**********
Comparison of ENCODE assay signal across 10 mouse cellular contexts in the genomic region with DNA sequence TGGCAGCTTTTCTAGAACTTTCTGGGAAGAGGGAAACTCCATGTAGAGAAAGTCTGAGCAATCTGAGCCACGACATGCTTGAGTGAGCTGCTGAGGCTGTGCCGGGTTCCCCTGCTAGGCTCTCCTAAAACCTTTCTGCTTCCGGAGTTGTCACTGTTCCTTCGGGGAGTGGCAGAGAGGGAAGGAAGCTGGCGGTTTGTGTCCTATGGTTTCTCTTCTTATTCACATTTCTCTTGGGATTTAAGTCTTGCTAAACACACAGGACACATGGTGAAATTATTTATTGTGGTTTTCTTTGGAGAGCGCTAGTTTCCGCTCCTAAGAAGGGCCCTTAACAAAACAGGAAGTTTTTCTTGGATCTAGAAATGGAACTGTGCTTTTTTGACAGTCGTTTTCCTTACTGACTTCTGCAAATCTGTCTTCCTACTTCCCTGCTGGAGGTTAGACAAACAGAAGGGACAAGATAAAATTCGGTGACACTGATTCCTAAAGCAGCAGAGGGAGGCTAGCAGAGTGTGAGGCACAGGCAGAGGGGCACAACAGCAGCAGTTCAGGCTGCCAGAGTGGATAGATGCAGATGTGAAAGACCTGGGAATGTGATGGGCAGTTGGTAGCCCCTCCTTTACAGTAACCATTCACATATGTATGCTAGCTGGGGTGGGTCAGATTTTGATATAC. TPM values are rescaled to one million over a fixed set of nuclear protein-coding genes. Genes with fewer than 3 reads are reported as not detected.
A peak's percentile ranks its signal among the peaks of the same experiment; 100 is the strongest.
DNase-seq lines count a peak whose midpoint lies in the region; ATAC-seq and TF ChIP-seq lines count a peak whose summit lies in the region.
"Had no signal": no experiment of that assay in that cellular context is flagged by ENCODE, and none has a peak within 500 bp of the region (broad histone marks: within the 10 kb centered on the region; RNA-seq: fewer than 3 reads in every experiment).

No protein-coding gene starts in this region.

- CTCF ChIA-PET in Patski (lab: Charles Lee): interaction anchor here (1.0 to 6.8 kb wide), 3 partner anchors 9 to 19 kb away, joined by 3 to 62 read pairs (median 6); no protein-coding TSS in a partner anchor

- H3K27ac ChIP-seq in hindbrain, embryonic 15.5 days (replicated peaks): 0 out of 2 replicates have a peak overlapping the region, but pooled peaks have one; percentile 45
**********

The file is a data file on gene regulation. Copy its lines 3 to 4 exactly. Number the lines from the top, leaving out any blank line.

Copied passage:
DNase-seq lines count a peak whose midpoint lies in the region; ATAC-seq and TF ChIP-seq lines count a peak whose summit lies in the region.
"Had no signal": no experiment of that assay in that cellular context is flagged by ENCODE, and none has a peak within 500 bp of the region (broad histone marks: within the 10 kb centered on the region; RNA-seq: fewer than 3 reads in every experiment).